NEWS RELEASE AUGUST 2013
China Can Remove Mercury at Low Cost Thanks To U.S. Developments
In order to meet tough regulations in the U.S. technology, developers have made great strides in creating low cost routes to achieve mercury removal from power plant exhausts. The cost is especially low if the power plant already has a scrubber. China is installing scrubbers on nearly all its power plants. As a result, China can remove mercury with just a few percent increases in its air pollution control investment and operating cost.
There have been some very significant recent breakthroughs which need to be communicated to the Chinese policy makers. To this end, McIlvaine conducted a webinar last week in Mandarin Chinese with two FGD experts. A presentation on removal technology was made by Bobby Chen of CBI Shaw. Questions and discussion was provided by Shiaw Tseng of Graymont. This presentation in Mandarin is available as a recording in the McIlvaine Global Decisions Orchard and on YouTube.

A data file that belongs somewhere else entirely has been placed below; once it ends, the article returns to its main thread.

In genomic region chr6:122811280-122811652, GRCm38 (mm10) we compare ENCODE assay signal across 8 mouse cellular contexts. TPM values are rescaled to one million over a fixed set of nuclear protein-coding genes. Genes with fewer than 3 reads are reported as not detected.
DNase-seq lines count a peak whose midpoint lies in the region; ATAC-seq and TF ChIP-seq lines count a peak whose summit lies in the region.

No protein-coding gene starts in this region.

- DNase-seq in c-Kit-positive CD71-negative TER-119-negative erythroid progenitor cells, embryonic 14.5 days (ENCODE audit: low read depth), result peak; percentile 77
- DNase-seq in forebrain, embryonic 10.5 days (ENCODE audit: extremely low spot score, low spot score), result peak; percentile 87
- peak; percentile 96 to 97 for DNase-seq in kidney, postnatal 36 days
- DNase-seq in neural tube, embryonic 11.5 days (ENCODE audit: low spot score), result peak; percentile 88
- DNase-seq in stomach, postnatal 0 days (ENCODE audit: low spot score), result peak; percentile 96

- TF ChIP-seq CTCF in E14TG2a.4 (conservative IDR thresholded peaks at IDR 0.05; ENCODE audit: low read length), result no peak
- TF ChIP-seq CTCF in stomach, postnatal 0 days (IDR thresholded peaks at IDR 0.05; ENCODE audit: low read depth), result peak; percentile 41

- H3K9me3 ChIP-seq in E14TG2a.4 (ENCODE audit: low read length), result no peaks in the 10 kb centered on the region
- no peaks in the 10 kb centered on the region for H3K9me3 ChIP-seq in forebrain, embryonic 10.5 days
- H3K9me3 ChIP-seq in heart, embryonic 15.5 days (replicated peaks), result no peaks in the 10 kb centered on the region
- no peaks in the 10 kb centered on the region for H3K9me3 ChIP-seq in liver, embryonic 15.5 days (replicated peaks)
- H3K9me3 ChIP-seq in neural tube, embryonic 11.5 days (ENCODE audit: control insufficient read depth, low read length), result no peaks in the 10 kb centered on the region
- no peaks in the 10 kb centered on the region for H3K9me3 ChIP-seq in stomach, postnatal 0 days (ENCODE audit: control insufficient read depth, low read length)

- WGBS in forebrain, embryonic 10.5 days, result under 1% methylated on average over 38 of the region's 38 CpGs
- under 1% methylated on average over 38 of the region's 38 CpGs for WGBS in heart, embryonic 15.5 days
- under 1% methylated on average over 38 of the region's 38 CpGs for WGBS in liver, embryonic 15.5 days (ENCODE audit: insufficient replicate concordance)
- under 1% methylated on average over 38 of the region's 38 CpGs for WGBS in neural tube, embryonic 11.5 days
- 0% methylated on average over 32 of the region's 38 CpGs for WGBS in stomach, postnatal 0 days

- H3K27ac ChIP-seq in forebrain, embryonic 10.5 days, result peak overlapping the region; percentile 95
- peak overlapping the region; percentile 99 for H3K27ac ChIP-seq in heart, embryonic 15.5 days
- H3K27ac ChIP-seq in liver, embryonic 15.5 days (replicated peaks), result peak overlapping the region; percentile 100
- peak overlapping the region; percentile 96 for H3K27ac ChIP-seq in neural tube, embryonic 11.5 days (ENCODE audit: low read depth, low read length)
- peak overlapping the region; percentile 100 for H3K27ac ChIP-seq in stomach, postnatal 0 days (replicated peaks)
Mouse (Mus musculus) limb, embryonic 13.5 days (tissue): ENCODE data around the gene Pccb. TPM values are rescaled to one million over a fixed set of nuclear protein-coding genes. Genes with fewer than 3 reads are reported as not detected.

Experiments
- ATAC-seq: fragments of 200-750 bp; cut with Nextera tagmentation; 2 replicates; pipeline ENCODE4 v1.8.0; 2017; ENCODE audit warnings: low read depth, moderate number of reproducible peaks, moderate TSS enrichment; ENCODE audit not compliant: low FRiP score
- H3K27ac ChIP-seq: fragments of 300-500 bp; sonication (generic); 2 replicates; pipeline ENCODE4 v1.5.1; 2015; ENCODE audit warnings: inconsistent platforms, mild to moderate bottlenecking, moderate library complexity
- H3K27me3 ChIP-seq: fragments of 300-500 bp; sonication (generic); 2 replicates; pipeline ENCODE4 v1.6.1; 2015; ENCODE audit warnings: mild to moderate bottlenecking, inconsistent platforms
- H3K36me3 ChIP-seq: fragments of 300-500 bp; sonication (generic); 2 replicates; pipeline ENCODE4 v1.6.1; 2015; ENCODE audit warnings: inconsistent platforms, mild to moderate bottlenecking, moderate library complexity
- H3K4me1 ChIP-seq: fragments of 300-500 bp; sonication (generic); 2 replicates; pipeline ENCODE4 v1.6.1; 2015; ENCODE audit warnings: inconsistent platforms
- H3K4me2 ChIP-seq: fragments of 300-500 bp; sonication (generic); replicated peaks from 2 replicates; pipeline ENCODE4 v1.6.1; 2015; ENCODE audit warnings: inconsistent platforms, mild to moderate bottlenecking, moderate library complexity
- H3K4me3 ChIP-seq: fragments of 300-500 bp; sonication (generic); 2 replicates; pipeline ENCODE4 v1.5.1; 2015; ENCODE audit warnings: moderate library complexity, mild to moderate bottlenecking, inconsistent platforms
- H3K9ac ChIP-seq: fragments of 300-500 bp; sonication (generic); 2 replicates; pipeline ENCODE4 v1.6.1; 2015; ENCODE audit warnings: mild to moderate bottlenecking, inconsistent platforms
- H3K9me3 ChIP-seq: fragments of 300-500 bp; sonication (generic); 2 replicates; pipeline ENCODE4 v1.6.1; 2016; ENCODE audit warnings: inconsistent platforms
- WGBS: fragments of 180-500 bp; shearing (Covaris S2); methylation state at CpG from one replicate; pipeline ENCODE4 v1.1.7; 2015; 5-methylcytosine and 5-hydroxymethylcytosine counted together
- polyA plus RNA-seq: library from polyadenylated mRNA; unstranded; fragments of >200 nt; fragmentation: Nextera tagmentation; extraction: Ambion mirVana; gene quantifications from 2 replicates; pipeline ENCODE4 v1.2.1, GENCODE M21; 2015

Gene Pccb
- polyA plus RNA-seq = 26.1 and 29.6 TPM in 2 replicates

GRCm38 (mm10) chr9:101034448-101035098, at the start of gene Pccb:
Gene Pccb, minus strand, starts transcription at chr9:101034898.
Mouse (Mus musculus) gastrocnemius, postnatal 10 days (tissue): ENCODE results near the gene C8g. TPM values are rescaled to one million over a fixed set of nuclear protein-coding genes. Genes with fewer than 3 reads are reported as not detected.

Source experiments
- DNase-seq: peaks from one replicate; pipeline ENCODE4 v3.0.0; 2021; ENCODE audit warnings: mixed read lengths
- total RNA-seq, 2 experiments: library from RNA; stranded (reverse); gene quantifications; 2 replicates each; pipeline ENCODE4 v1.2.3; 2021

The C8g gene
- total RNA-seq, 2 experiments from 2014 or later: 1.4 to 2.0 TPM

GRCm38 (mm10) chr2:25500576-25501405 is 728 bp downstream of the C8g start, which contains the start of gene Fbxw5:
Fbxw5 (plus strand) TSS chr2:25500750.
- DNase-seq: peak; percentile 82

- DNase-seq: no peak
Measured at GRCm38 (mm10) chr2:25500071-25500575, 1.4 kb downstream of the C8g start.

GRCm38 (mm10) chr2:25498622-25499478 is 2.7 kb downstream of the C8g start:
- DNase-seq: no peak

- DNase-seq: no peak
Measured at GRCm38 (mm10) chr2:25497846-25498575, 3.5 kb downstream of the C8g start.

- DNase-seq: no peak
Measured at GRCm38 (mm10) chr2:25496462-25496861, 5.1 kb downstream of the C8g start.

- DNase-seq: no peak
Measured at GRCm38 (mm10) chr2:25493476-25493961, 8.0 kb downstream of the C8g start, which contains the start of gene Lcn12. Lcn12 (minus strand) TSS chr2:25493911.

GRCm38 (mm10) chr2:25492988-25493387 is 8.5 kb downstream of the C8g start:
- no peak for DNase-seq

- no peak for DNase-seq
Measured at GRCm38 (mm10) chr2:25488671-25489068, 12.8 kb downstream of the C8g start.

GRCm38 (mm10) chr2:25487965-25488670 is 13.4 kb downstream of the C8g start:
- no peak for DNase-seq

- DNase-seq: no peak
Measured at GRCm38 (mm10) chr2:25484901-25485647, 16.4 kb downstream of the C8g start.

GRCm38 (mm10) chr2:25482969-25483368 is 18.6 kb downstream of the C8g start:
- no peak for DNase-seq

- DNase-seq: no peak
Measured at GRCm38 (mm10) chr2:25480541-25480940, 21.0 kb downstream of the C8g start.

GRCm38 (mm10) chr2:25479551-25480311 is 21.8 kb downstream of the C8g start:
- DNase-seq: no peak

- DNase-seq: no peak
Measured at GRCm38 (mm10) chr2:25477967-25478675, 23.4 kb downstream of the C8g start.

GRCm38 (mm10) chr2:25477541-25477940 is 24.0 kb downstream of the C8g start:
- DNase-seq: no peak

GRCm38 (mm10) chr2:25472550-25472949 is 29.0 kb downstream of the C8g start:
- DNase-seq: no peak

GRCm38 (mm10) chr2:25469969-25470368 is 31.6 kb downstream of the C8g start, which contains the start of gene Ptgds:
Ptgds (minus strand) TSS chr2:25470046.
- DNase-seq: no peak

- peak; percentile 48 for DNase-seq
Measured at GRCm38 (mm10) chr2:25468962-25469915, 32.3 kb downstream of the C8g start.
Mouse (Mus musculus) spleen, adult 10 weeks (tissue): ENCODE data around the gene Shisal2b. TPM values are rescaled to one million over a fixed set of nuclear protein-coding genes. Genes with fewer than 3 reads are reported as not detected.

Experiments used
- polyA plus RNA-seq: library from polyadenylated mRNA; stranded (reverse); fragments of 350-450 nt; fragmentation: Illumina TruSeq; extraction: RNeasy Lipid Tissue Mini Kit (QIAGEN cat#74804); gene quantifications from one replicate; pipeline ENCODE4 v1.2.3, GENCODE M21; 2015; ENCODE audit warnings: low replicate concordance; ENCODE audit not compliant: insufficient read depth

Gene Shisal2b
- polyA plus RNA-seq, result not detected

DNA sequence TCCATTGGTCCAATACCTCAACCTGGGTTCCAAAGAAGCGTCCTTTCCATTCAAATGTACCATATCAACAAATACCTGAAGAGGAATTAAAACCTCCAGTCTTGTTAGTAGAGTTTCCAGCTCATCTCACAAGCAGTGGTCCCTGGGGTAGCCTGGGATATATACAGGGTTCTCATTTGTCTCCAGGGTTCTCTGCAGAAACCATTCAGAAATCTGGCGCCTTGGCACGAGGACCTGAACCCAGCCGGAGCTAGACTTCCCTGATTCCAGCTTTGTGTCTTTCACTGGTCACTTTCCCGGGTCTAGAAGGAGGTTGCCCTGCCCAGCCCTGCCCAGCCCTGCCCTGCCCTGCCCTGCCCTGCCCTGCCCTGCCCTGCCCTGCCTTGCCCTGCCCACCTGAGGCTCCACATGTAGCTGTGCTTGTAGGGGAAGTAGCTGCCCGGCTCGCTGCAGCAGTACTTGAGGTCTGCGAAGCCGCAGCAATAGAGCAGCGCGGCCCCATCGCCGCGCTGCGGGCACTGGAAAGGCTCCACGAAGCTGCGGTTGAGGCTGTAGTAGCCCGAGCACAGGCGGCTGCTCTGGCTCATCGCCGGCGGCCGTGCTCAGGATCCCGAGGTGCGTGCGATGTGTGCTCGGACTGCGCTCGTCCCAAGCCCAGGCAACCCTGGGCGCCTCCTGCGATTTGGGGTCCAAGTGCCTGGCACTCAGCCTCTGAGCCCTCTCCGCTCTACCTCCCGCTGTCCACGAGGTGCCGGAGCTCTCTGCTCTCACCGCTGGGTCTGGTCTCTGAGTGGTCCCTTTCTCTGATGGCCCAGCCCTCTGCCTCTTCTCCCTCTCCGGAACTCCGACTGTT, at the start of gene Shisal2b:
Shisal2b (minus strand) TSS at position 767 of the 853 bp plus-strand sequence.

McIlvaine Global Decisions Orchard:
U.S. power plants emitted 100,000 lbs. of mercury per year prior to the regulations. By 2016, emissions will have been reduced by more than 80,000 lbs. per year. China operates four times as many coal-fired boilers as the U.S. and five times as many cement plants. So the potential for Chinese reductions are much more significant than those in the U.S. Mercury is a world traveler. Gold mines in Brazil are emitting mercury which has been tracked to the arctic, so this is a global problem and needs a global solution. China has demonstrated a willingness to spend a great deal to improve the environment. It is likely that they will take advantage of this opportunity when the low cost and ease of achieving the reduction are made clear.
For more information on other breakthroughs in power plant air quality improvement, click on: